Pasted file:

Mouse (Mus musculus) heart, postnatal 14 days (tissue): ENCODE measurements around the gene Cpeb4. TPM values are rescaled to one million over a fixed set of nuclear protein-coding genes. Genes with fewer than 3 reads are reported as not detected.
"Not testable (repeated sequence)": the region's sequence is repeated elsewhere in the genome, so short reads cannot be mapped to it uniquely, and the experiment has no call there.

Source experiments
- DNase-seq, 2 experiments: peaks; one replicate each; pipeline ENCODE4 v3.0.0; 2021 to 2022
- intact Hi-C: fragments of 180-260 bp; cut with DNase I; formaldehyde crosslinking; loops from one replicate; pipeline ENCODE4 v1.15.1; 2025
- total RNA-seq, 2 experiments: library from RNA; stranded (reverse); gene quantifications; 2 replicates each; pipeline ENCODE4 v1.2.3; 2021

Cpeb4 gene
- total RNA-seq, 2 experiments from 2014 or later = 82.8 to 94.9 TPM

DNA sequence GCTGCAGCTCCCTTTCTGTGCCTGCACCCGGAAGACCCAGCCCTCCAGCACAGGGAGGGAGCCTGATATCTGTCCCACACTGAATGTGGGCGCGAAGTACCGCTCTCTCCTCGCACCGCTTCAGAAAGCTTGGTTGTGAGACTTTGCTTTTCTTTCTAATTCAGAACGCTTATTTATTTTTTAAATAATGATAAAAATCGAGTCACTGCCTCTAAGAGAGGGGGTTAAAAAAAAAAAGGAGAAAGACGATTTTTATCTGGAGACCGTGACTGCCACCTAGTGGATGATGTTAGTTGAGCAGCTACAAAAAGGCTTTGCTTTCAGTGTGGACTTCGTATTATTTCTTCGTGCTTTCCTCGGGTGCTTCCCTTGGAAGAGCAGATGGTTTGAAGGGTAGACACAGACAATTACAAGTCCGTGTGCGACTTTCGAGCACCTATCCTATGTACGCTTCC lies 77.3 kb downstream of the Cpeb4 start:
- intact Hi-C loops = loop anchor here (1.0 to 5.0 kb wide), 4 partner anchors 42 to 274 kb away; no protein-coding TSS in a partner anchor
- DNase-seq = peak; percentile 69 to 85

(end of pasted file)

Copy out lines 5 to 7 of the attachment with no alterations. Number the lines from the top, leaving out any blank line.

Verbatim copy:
- intact Hi-C: fragments of 180-260 bp; cut with DNase I; formaldehyde crosslinking; loops from one replicate; pipeline ENCODE4 v1.15.1; 2025
- total RNA-seq, 2 experiments: library from RNA; stranded (reverse); gene quantifications; 2 replicates each; pipeline ENCODE4 v1.2.3; 2021

Cpeb4 gene